Every so often I get the chance to meet people who I think can really change things. When I met Cliff McKinney and Brad Montgomery of Work for Pie, it was definitely one of those moments. You can read my review of the site here, but the Cliff’s Notes version is that these two guys are aiming to change the way that open-source developers showcase their work while finding new projects. Today the team is announcing that they have closed a $300,000 seed round, saying that it’s “large enough for a small team”.
You see, McKinney and Montgomery are open-source developers themselves. They know what the community is like and they understand its needs. Work for Pie is a bit like a Klout scoring system, but with actual transparent metrics. It’s also a bit like a new-aged resumé, though McKinney tells me that they’re not content to stop there.
“We have been hard at work on changing the way companies recruit. We want to put cold-calling scorched earth recruiters out of a job, and we want to make the endless job description paragraphs on “Your job site here”.com a thing of the past.”
The WfP guys see the site as something far more than just a tool for getting a job. In fact, they’re focused on the idea that Work for Pie fits into the rapidly-evolving educational space, because of how open-source developers get jobs.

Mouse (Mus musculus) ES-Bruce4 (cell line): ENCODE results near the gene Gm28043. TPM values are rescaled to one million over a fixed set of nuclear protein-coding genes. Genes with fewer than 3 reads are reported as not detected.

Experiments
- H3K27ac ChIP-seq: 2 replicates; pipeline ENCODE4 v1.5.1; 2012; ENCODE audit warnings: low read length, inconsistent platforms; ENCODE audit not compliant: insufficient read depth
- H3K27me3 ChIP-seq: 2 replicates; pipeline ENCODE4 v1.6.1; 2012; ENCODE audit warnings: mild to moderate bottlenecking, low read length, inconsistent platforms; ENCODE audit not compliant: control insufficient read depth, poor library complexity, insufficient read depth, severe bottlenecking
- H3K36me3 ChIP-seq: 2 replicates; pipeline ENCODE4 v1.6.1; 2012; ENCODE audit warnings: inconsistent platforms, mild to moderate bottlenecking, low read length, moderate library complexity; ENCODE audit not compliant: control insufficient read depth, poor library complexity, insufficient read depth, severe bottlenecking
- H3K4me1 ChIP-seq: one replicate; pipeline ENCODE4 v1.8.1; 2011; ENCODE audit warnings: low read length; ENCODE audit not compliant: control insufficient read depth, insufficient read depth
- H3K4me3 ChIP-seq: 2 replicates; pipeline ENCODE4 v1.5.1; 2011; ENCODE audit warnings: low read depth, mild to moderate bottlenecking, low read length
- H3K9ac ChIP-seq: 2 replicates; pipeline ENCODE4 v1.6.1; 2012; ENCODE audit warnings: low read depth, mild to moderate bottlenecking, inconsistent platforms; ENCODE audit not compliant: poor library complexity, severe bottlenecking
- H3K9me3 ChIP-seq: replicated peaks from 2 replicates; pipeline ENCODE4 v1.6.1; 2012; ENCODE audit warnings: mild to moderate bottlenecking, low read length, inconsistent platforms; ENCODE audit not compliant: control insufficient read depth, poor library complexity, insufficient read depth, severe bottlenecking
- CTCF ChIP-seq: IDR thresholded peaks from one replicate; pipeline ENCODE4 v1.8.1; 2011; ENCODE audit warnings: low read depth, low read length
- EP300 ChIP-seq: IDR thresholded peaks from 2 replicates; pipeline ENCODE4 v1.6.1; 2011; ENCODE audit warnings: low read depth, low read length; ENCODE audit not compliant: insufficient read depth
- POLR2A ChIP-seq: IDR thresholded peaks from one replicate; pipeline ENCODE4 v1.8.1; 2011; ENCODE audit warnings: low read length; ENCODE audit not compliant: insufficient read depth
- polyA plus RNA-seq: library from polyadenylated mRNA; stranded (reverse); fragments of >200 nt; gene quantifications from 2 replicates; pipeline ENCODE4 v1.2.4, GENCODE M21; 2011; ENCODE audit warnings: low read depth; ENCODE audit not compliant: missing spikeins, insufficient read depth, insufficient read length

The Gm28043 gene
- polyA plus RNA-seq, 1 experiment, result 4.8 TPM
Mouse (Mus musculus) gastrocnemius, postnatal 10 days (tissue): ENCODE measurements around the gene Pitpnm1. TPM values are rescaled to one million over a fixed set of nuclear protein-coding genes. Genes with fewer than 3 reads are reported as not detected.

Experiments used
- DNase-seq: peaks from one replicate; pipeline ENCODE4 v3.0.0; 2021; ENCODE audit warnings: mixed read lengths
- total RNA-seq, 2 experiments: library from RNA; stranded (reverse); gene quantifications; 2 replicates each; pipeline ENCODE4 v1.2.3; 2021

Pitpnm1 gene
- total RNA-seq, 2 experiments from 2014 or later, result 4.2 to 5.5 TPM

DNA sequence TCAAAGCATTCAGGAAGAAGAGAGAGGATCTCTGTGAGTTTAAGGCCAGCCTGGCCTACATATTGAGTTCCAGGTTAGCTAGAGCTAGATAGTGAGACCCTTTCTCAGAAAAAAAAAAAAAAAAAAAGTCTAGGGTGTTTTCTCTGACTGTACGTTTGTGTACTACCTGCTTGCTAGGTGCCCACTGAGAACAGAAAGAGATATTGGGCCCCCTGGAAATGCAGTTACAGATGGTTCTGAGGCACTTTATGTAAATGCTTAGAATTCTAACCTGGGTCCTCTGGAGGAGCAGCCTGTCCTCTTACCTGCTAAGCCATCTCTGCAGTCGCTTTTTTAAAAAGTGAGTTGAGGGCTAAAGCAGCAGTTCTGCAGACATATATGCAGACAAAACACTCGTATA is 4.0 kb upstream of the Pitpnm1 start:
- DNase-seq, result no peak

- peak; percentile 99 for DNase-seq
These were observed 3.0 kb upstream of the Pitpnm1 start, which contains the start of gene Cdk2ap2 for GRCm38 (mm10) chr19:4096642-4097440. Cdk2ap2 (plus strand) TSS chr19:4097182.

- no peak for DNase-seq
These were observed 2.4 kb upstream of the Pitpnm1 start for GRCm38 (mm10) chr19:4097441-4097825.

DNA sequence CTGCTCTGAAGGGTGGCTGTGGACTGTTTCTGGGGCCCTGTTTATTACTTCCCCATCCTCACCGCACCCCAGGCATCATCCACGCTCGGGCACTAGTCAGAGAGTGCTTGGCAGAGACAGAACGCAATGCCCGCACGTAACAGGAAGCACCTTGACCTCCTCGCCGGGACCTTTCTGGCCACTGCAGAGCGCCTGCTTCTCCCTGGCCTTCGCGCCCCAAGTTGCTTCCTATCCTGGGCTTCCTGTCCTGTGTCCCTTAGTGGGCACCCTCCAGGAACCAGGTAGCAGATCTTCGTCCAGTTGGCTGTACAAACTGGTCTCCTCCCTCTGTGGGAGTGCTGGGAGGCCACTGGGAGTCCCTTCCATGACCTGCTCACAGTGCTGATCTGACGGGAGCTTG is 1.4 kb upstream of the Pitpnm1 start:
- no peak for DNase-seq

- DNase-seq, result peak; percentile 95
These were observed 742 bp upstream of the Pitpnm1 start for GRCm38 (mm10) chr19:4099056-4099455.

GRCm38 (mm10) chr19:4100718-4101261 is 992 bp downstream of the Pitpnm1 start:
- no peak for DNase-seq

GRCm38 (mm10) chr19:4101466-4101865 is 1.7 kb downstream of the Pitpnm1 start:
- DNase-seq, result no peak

“Right now, there’s no real way to take what you’ve learned via Codecademy or Udacity and translate that into a traditional resume. But, take what you’ve learned, use it to hack on a few open source projects, and improve your Work for Pie score in the process, and perhaps that’s enough.”
Thus far the team has built a site that boasts thousands of users, actively building out their portfolios. By giving them a score that’s based on their meaningful participation on sites like Github, Bitbucket and Stack Overflow, WfP is helping them to showcase their abilities in a manner that actually helps get them more work.
McKinney tells me that the team has bigger plans, and you can rest assured that we’ll be staying in touch with them to find out what they are as they’re released. But for now, with a round closed via am>ventures and Solidus, this Memphis-based graduate of the Seed Hatchery accelerator is on the track for big things.
This post is part of our contributor series. The views expressed are the author's own and not necessarily shared by TNW.